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Hello from Lincolnshire

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  • Hello from Lincolnshire

    Hello. I've been passionate about growing food - and non-food - here in the flat Lincolnshire Fens for about twenty years. I've saved seed when it's offered itself but it hasn't been a priority till recently. In the last year though, I've begun to feel very committed to open pollinated varieties and the whole world of heritage, landrace and seed saving. I'd also like to begin experimenting more widely in time. I'm excited to find your forum and hope to find time to contribute sometines, probably mainly with questions to begin with.

  • #2
    Welcome Jang. Ask away. Fenland growing conjures up ideal soil, good weather and fabulous growing conditions. What are you planning for landraces? Yes experiments are fun and some even work out and we learn from the ones that didn't work as much as the ones that do. Looking forward to reading your posts.


    • #3
      Hi Galina. Thanks for your welcome. Yes, the soil is pretty good here and nearly always workable so I consider myself very fortunate. As I'm only just beginning my acquaintance with the concept of landraces and have quite a lot of confusion, I wouldn't say I have particular plans yet. Does this forum have a shared understanding of what constitutes a landrace? It seems that sometimes the term seems to be used of a variety that has simply become adapted to local conditions through selecting the best seed in that environment, sometimes it seems to apply to growing several varieties and letting them cross-breed in a free-for-all, and sometimes to deliberate crossing of varieties. So I'm interested in views of others who have much more experience of doing any of these.


      • Galina
        Galina commented
        Editing a comment
        I'm afraid we don't have a shared understanding on a definition of landraces, but there has been quite a bit of discussion. If you would like to read some of it: https://www.growingfoodsavingseeds.c...ex-or-landrace
        And info on both Alan Kapuler and Joseph Lofthouse who both consider themselves landrace breeders, but they are breeding in very different ways. There is also Thomas Wagner who offers not fully segregated tomato seed varieties for the grower to choose their own favourite plants and save seeds from those that do well. Lastly there are several breeders of landrace projects on this forum, for example Silverleaf.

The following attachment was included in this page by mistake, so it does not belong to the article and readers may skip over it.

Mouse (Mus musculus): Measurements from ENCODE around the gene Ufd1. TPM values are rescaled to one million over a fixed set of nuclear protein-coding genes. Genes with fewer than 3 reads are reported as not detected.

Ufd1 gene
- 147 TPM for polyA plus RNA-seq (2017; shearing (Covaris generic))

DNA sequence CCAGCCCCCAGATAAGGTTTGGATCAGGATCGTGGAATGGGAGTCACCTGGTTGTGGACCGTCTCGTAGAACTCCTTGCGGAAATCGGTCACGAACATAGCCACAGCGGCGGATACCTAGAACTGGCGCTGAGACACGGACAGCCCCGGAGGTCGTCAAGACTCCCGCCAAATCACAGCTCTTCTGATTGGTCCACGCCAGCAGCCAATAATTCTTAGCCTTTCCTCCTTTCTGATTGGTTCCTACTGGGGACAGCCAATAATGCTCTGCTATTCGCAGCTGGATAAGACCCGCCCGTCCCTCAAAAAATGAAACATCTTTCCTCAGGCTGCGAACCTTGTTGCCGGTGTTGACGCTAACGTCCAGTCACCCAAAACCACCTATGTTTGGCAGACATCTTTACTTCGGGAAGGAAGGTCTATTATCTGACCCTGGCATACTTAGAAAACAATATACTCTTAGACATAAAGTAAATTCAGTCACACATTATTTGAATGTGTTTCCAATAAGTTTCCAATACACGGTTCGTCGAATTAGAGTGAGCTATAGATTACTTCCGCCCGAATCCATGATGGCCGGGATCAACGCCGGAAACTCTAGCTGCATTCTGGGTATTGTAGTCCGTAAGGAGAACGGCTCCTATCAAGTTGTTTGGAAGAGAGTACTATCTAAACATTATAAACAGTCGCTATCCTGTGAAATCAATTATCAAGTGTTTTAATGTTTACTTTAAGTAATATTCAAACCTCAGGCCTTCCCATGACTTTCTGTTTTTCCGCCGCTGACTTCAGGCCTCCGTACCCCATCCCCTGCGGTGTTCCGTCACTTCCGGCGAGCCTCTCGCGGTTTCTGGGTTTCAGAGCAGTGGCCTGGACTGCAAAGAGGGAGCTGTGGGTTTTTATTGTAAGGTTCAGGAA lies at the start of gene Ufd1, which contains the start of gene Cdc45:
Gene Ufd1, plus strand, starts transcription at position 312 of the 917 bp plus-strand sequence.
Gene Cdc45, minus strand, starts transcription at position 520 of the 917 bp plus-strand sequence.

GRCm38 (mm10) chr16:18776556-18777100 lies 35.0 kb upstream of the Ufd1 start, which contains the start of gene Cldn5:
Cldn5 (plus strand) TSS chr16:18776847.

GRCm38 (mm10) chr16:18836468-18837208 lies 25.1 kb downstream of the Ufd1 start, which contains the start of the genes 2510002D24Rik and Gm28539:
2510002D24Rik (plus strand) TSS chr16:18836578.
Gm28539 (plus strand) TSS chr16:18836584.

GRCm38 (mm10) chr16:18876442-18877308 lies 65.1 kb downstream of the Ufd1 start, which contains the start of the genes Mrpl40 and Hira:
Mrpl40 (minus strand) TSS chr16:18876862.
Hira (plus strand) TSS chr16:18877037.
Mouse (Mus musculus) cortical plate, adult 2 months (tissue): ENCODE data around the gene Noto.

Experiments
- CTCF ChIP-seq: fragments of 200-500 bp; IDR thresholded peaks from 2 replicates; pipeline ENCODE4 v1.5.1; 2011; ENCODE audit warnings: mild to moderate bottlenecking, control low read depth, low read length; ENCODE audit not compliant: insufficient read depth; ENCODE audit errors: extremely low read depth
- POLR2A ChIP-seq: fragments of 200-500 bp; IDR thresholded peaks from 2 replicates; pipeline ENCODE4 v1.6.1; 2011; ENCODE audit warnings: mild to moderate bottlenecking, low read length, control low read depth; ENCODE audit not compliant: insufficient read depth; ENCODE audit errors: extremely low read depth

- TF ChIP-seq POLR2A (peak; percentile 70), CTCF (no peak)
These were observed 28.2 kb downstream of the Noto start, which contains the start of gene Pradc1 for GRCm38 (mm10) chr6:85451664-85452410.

• #4
      That's really interesting. I had read some of the forum contributions and will keep going back to them and to your references. It's complex and there's a lot to chew over. I've come across Alan Kapuler and read some of his stuff but d OK don't know the others you mention. .
      I've been growing a lot of spotted lettuces prompted by my son who has a special interest from the art point of view but less space than me. We got quite a lot of seed from Wild Garden Seeds in US where Frank Morton breeds new varieties. Some of them are sold as genetically diverse, such as his Secret Mix or more specific mixes like Camo Oakheart Mix. I think this is an interesting starting point and would like to find the time to do some experimentation with coloured lettuces.


      • #5
        Hi, welcome Jang! Feel free to ask as many questions as you like, we're all learning from each other all the time.

        As Galina says I've been messing around with landraces a bit - for me it involves letting lots of different varieties cross in the hope of creating a nice varied mixture of plants that will do well in my growing conditions but I know that's not what everyone means by the word.


        • #6
          Thanks Silverleaf. That's roughly what I'm wondering whether to do with the kale varieties I'm growing. Brassicas are quite promiscuous I think, so I guess I have to make sure there are no non-kale brassicas growing within range.


          • #7
            Welcome Jang, sorry to be late greeting you